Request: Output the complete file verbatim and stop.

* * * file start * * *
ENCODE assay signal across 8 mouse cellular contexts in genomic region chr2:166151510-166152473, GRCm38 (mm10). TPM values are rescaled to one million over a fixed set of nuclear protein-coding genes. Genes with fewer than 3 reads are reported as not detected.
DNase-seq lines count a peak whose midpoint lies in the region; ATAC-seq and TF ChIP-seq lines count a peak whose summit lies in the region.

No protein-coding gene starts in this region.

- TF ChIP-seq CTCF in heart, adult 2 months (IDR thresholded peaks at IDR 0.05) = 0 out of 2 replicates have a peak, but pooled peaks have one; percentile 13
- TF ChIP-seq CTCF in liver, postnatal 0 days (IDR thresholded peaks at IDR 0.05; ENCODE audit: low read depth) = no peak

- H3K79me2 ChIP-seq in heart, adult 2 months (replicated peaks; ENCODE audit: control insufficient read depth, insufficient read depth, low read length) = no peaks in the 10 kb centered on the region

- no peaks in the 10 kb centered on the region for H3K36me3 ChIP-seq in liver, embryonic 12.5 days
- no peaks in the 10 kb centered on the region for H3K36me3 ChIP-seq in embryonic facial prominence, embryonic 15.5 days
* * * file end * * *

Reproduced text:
ENCODE assay signal across 8 mouse cellular contexts in genomic region chr2:166151510-166152473, GRCm38 (mm10). TPM values are rescaled to one million over a fixed set of nuclear protein-coding genes. Genes with fewer than 3 reads are reported as not detected.
DNase-seq lines count a peak whose midpoint lies in the region; ATAC-seq and TF ChIP-seq lines count a peak whose summit lies in the region.

No protein-coding gene starts in this region.

- TF ChIP-seq CTCF in heart, adult 2 months (IDR thresholded peaks at IDR 0.05) = 0 out of 2 replicates have a peak, but pooled peaks have one; percentile 13
- TF ChIP-seq CTCF in liver, postnatal 0 days (IDR thresholded peaks at IDR 0.05; ENCODE audit: low read depth) = no peak

- H3K79me2 ChIP-seq in heart, adult 2 months (replicated peaks; ENCODE audit: control insufficient read depth, insufficient read depth, low read length) = no peaks in the 10 kb centered on the region

- no peaks in the 10 kb centered on the region for H3K36me3 ChIP-seq in liver, embryonic 12.5 days
- no peaks in the 10 kb centered on the region for H3K36me3 ChIP-seq in embryonic facial prominence, embryonic 15.5 days